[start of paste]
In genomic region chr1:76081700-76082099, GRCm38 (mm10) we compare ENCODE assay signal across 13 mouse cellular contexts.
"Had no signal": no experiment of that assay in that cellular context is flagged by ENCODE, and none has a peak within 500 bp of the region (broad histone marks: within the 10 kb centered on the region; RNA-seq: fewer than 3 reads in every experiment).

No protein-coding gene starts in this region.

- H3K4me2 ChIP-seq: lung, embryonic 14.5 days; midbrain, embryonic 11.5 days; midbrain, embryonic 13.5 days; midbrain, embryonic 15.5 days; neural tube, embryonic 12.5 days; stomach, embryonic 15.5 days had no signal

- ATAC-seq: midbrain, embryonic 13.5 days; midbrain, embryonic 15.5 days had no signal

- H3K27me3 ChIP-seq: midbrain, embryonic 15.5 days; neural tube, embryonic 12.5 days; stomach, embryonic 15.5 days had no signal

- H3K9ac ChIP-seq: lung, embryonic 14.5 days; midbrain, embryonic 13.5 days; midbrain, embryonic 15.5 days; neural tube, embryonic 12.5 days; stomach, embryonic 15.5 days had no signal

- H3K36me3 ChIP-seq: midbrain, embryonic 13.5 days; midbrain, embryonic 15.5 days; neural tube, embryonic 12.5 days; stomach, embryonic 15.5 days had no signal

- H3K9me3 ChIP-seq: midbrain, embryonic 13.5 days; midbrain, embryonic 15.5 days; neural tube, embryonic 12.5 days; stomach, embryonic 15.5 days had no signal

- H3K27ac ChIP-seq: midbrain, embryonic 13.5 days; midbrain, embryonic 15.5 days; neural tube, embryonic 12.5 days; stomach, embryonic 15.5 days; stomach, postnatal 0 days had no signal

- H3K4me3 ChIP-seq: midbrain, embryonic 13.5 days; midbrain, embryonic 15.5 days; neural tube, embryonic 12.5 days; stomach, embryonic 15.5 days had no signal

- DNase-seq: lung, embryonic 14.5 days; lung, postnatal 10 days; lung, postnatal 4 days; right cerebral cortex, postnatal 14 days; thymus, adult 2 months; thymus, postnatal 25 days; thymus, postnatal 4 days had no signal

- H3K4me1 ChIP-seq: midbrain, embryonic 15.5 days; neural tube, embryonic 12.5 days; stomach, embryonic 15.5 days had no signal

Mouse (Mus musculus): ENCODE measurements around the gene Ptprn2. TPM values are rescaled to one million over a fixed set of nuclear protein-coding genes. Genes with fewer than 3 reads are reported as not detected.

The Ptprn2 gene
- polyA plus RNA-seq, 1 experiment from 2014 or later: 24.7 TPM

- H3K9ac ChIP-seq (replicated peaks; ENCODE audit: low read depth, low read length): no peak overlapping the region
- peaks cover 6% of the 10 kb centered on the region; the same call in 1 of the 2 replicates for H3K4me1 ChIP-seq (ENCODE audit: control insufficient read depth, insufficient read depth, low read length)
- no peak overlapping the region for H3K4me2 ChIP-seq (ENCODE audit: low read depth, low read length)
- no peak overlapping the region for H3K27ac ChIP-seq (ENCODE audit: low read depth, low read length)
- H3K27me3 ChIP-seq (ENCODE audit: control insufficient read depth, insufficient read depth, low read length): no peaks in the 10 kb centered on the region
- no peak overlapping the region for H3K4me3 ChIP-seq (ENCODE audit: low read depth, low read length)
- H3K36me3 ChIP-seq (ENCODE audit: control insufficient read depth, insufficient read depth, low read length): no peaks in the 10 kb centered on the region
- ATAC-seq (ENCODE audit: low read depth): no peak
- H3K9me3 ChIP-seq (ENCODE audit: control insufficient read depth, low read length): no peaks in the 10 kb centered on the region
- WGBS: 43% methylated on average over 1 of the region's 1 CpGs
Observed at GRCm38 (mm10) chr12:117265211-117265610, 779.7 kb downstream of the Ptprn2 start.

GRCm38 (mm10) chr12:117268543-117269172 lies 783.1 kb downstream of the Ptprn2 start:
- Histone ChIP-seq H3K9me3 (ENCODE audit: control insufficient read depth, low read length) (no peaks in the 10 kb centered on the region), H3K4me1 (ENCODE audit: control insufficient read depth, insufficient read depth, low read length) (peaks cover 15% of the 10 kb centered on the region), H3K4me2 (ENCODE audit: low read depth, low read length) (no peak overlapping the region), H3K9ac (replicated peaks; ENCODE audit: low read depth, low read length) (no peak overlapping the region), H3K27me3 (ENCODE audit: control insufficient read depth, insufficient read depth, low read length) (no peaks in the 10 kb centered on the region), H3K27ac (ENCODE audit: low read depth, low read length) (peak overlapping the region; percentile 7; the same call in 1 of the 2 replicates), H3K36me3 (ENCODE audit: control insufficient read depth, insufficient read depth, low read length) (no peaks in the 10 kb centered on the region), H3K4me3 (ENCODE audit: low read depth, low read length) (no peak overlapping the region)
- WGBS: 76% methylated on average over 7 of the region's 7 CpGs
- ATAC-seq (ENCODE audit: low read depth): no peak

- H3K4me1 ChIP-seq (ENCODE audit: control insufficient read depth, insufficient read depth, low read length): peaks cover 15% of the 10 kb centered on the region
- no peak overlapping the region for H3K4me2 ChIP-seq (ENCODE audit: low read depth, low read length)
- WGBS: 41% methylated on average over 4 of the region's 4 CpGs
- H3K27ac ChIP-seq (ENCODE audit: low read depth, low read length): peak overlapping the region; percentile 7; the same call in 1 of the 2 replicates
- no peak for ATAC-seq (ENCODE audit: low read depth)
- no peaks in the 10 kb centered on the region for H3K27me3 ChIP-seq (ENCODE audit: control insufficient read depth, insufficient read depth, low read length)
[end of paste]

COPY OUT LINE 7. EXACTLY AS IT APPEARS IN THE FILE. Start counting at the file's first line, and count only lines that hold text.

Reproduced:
- H3K9ac ChIP-seq: lung, embryonic 14.5 days; midbrain, embryonic 13.5 days; midbrain, embryonic 15.5 days; neural tube, embryonic 12.5 days; stomach, embryonic 15.5 days had no signal